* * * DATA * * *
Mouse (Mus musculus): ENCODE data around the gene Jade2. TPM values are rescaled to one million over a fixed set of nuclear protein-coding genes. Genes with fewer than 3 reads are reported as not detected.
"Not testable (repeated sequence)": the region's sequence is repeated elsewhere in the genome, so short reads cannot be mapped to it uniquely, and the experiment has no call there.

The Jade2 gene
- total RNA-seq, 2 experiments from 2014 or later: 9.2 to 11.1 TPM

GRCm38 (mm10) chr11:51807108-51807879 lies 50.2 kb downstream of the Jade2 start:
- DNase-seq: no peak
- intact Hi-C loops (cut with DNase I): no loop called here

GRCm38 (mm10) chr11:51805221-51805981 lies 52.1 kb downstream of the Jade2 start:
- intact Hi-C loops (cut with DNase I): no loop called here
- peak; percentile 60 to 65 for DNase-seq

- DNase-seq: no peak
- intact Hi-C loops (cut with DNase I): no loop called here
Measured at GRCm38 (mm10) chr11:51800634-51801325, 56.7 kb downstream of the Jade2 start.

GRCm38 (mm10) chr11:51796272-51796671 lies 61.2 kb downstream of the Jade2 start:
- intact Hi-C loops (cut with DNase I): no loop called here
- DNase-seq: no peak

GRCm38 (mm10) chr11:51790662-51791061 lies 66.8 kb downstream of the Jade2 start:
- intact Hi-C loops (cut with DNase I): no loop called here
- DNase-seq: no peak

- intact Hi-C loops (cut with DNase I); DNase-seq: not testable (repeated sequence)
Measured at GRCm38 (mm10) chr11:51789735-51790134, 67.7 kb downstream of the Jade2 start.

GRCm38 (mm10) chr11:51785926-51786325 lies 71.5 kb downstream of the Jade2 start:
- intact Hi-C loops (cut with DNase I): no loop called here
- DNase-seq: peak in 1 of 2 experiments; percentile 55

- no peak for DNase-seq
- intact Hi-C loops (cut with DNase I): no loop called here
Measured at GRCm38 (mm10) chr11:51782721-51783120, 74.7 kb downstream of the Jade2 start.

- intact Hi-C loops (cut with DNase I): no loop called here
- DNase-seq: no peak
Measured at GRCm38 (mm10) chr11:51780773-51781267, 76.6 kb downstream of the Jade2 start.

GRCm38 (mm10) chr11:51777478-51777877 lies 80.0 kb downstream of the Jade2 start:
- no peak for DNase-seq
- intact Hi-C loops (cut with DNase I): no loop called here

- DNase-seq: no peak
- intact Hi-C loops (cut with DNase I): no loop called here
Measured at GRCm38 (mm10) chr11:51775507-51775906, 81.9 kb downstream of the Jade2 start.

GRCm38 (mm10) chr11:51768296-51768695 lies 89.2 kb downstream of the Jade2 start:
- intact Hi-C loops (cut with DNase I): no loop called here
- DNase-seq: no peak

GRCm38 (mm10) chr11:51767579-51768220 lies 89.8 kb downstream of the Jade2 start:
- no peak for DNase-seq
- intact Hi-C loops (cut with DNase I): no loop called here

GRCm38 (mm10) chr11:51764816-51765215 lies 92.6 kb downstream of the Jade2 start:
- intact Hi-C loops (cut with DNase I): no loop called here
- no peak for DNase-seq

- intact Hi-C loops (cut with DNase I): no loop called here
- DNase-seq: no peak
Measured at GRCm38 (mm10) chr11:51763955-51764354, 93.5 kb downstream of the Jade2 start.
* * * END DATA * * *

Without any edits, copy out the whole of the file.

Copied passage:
Mouse (Mus musculus): ENCODE data around the gene Jade2. TPM values are rescaled to one million over a fixed set of nuclear protein-coding genes. Genes with fewer than 3 reads are reported as not detected.
"Not testable (repeated sequence)": the region's sequence is repeated elsewhere in the genome, so short reads cannot be mapped to it uniquely, and the experiment has no call there.

The Jade2 gene
- total RNA-seq, 2 experiments from 2014 or later: 9.2 to 11.1 TPM

GRCm38 (mm10) chr11:51807108-51807879 lies 50.2 kb downstream of the Jade2 start:
- DNase-seq: no peak
- intact Hi-C loops (cut with DNase I): no loop called here

GRCm38 (mm10) chr11:51805221-51805981 lies 52.1 kb downstream of the Jade2 start:
- intact Hi-C loops (cut with DNase I): no loop called here
- peak; percentile 60 to 65 for DNase-seq

- DNase-seq: no peak
- intact Hi-C loops (cut with DNase I): no loop called here
Measured at GRCm38 (mm10) chr11:51800634-51801325, 56.7 kb downstream of the Jade2 start.

GRCm38 (mm10) chr11:51796272-51796671 lies 61.2 kb downstream of the Jade2 start:
- intact Hi-C loops (cut with DNase I): no loop called here
- DNase-seq: no peak

GRCm38 (mm10) chr11:51790662-51791061 lies 66.8 kb downstream of the Jade2 start:
- intact Hi-C loops (cut with DNase I): no loop called here
- DNase-seq: no peak

- intact Hi-C loops (cut with DNase I); DNase-seq: not testable (repeated sequence)
Measured at GRCm38 (mm10) chr11:51789735-51790134, 67.7 kb downstream of the Jade2 start.

GRCm38 (mm10) chr11:51785926-51786325 lies 71.5 kb downstream of the Jade2 start:
- intact Hi-C loops (cut with DNase I): no loop called here
- DNase-seq: peak in 1 of 2 experiments; percentile 55

- no peak for DNase-seq
- intact Hi-C loops (cut with DNase I): no loop called here
Measured at GRCm38 (mm10) chr11:51782721-51783120, 74.7 kb downstream of the Jade2 start.

- intact Hi-C loops (cut with DNase I): no loop called here
- DNase-seq: no peak
Measured at GRCm38 (mm10) chr11:51780773-51781267, 76.6 kb downstream of the Jade2 start.

GRCm38 (mm10) chr11:51777478-51777877 lies 80.0 kb downstream of the Jade2 start:
- no peak for DNase-seq
- intact Hi-C loops (cut with DNase I): no loop called here

- DNase-seq: no peak
- intact Hi-C loops (cut with DNase I): no loop called here
Measured at GRCm38 (mm10) chr11:51775507-51775906, 81.9 kb downstream of the Jade2 start.

GRCm38 (mm10) chr11:51768296-51768695 lies 89.2 kb downstream of the Jade2 start:
- intact Hi-C loops (cut with DNase I): no loop called here
- DNase-seq: no peak

GRCm38 (mm10) chr11:51767579-51768220 lies 89.8 kb downstream of the Jade2 start:
- no peak for DNase-seq
- intact Hi-C loops (cut with DNase I): no loop called here

GRCm38 (mm10) chr11:51764816-51765215 lies 92.6 kb downstream of the Jade2 start:
- intact Hi-C loops (cut with DNase I): no loop called here
- no peak for DNase-seq

- intact Hi-C loops (cut with DNase I): no loop called here
- DNase-seq: no peak
Measured at GRCm38 (mm10) chr11:51763955-51764354, 93.5 kb downstream of the Jade2 start.